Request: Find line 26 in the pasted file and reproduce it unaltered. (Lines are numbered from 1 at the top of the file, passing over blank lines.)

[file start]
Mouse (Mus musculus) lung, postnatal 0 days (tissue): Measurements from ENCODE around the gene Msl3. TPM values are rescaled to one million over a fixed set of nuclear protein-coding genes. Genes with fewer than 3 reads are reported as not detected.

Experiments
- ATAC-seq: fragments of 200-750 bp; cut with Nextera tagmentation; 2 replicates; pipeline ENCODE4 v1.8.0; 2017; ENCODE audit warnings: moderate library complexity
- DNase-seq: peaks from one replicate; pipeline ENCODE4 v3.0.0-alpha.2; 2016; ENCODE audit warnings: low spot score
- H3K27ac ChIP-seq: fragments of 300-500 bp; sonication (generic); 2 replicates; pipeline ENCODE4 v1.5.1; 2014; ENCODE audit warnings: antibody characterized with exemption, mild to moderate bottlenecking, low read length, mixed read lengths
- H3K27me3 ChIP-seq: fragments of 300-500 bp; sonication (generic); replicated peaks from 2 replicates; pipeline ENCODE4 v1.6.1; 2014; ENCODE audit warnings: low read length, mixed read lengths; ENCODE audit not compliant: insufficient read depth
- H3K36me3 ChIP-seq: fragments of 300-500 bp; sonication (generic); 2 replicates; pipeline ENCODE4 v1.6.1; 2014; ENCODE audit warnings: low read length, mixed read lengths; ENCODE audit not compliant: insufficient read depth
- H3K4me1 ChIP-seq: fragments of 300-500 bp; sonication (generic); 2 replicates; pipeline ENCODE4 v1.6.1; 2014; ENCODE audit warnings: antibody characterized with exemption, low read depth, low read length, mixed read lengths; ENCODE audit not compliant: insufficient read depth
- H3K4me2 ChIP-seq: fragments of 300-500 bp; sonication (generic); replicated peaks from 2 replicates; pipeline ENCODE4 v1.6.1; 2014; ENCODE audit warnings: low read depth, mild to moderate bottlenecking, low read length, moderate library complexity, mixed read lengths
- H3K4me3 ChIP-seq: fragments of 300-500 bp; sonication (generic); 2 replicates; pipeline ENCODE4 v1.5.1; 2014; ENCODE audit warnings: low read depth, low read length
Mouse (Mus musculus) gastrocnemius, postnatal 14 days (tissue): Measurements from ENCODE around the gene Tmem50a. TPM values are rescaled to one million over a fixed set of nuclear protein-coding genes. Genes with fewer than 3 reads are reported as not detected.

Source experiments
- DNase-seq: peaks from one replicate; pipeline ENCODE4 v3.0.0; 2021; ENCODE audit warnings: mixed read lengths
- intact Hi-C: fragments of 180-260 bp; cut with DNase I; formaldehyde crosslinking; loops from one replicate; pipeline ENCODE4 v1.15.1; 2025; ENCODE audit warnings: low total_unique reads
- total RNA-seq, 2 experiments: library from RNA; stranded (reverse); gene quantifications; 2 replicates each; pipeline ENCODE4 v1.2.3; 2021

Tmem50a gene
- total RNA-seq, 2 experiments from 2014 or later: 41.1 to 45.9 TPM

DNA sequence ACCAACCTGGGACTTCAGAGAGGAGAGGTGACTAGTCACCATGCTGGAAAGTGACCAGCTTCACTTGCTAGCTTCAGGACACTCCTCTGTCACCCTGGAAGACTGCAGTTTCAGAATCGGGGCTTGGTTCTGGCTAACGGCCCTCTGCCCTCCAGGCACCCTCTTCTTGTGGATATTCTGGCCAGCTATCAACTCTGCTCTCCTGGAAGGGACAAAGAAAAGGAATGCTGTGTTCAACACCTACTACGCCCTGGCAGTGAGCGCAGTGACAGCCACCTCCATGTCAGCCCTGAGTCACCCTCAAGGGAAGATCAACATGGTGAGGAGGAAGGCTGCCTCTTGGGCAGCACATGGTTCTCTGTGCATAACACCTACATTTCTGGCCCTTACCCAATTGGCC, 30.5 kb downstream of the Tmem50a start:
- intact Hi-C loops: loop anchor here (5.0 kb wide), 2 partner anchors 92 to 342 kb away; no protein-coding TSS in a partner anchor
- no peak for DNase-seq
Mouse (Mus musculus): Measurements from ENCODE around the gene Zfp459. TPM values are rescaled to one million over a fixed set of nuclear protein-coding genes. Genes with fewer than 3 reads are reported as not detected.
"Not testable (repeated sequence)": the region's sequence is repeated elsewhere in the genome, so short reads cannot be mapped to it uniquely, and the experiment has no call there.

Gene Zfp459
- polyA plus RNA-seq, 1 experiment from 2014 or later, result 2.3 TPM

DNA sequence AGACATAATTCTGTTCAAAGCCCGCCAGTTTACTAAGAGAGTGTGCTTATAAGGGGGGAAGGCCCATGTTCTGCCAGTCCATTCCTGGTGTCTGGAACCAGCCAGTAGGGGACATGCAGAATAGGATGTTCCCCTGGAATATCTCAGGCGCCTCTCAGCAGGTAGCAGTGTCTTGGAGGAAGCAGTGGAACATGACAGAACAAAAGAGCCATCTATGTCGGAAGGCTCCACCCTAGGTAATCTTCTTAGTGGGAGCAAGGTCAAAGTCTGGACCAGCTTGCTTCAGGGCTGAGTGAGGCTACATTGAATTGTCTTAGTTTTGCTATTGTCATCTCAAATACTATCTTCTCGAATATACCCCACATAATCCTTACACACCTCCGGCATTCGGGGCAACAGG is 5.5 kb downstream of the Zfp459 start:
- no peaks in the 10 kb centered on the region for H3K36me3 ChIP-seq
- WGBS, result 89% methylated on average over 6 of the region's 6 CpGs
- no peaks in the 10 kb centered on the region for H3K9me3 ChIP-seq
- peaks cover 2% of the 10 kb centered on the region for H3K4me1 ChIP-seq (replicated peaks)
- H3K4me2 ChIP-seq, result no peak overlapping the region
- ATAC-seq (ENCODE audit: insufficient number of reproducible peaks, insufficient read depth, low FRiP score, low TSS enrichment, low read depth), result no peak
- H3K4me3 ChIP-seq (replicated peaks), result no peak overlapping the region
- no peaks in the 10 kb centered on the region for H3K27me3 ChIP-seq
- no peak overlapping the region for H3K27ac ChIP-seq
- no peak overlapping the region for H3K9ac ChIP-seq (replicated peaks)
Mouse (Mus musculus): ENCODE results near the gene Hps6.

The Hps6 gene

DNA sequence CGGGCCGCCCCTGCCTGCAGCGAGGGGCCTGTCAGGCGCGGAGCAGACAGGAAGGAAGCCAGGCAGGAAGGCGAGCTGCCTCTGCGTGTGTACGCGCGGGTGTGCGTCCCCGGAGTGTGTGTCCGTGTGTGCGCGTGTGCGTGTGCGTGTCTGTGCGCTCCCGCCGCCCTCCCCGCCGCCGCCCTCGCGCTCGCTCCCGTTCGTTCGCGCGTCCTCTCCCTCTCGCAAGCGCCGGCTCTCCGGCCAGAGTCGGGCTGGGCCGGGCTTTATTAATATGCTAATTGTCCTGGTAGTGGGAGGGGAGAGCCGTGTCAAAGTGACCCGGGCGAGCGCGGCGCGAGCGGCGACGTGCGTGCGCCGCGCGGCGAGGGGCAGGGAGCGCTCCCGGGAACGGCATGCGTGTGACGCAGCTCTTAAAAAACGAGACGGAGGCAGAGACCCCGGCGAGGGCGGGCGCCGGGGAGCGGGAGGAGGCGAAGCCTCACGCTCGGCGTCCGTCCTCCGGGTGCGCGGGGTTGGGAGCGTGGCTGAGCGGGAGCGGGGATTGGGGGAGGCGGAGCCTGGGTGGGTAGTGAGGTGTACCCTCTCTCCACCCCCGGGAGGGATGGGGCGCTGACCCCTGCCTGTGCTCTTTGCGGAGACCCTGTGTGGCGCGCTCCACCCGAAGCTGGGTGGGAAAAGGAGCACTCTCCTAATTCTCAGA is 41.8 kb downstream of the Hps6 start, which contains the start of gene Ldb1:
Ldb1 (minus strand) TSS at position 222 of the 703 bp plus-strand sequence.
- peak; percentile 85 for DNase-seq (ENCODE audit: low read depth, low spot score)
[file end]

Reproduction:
- no peaks in the 10 kb centered on the region for H3K36me3 ChIP-seq